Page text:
How would a Biden presidency affect Ireland – and the world?

Hopes of a return to international co-operation under Biden may be premature

Joe Biden as US vice-president in 2016 meeting then taoiseach Enda Kenny at the start of a visit to Ireland. Photograph: Dara Mac Dónaill

Joe Biden as US vice-president in 2016 meeting then taoiseach Enda Kenny at the start of a visit to Ireland. Photograph: Dara Mac Dónaill

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The world awaits the results of the US election in 10 days’ time, which will have repercussions around the globe. A changing of the guard in Washington would have profound implications for American foreign policy.

Over the past four years Donald Trump has attacked multilateral institutions such as Nato and the United Nations, turned away from the US’s traditional allies in Europe and elsewhere and pursued an “America First” strategy grounded in a transactional approach to diplomacy.   

Indeed it is in the field of foreign policy that Trump has arguably been most successful if measured by election campaign promises. He withdrew from the Paris climate agreement as well as the Iran nuclear deal, negotiated by his predecessor Barack Obama.

Though US troops remain in Afghanistan, their numbers have decreased, and Trump’s Middle East policy has delighted Israeli leader Binyamin Netanyahu. He moved the US embassy from Tel Aviv to Jerusalem as promised, while securing a thawing of relations between Israel and Bahrain and the United Arab Emirates – a development that even his critics have welcomed, despite its having left Palestinians increasingly isolated politically in the region.

These changes over the past four years have had a real-world impact in many parts of the globe and some more than others will be difficult to undo. Yes, Joe Biden has committed to rejoining the Paris climate accord if elected. But putting the Iran deal back together, even as EU signatories have desperately tried to keep the agreement on track, will be tricky.

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Biden has already said he will rejoin the deal if Iran returns to strict compliance, though he will not remove sanctions immediately. Similarly, it seems unlikely that a Biden administration will move the US embassy back to Tel Aviv from Jerusalem. In international relations, facts on the ground matter.

But it is not just a matter of realpolitik. Although Biden is in many ways running as a restoration candidate – he was, after all, vice-president for eight years – the world has changed since the Obama presidency. Biden is likely to build on some of the US policies put in place by Trump, such as a more aggressive stance towards China. Similarly, his comments on the campaign trail in Michigan and other midwestern states suggest he may be more protectionist than Obama.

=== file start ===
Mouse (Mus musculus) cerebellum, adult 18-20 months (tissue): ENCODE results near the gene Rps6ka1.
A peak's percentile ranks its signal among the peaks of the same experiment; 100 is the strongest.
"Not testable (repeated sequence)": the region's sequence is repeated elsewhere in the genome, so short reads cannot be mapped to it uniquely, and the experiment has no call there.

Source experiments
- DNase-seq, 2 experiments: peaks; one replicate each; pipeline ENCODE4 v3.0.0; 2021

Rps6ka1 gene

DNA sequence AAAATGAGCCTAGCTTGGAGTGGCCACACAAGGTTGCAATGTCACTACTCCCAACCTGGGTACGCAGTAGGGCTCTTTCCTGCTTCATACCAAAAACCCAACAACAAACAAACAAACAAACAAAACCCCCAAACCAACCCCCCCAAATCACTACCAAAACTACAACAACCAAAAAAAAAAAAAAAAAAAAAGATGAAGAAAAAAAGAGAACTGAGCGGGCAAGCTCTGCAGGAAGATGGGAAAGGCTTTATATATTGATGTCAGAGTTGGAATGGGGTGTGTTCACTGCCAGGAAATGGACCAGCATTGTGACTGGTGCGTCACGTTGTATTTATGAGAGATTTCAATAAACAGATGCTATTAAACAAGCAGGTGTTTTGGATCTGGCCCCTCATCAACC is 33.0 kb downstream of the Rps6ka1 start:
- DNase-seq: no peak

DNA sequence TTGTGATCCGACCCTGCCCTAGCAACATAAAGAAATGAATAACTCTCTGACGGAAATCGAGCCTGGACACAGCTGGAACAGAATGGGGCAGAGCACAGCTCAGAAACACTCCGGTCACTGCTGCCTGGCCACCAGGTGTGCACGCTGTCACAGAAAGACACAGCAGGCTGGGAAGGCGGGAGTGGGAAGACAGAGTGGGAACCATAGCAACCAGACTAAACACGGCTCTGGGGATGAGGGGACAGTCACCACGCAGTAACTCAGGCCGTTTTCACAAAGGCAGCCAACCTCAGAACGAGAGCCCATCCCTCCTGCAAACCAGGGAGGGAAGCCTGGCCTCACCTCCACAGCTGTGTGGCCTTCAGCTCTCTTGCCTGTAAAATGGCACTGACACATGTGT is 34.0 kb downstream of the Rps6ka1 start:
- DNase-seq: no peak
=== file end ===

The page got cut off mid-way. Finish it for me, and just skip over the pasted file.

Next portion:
Glory days

Hopes of a return to the glory days of international co-operation under a Biden presidency may be premature. Trump was hardly the first US president to complain about Europeans not paying their fair share to Nato. His difference from Obama was that he was more vocal about it.

The implications of a Biden presidency on foreign policy has particular relevance for Ireland. On January 1st, Ireland assumes a two-year seat on the UN Security Council. Much of the agenda and focus of the next two years will be shaped by what happens on November 3rd. A Trump victory would ensure more of the same – conflict between the US and China, US intransigence on Iran and a constant eating-away at the UN’s authority in relation to human rights, peacekeeping and the Middle East.

A Biden victory would mark the return of a supportive UN to the table. Speculation is already rife in Washington about who may be the next US ambassador to the UN, with former presidential hopeful Pete Buttigieg among those mentioned.

Tellingly, a memo issued last weekend on Biden’s position on Ireland specifically mentioned its role as a possible partner to the US at the Security Council. As the only non-permanent member on the body from the EU, Ireland can work as a conduit between Washington and Brussels on issues such as Iran and climate change.

But the special relationship between the Irish-American former vice-president and the Government in Dublin does not come without challenges. Ireland disagrees with the US on several key issues, not least the Middle East, where Ireland’s pro-Palestinian stance is often at odds with that of Washington – in Democrat as well as Republican administrations.

Similarly, aides to Biden such as foreign policy adviser Nicholas Burns have spoken about the need for Europe to take a more coherent position on China, while Ireland, like other US allies, has already felt the heat on Huawei and the provision of 5G.

A Biden presidency may mean that “America is back” in the former vice-president’s words. But managing the sometimes competing interests of Washington and Brussels will be a delicate balancing act as Ireland finds itself at the centre of global decision-making in the next two years.

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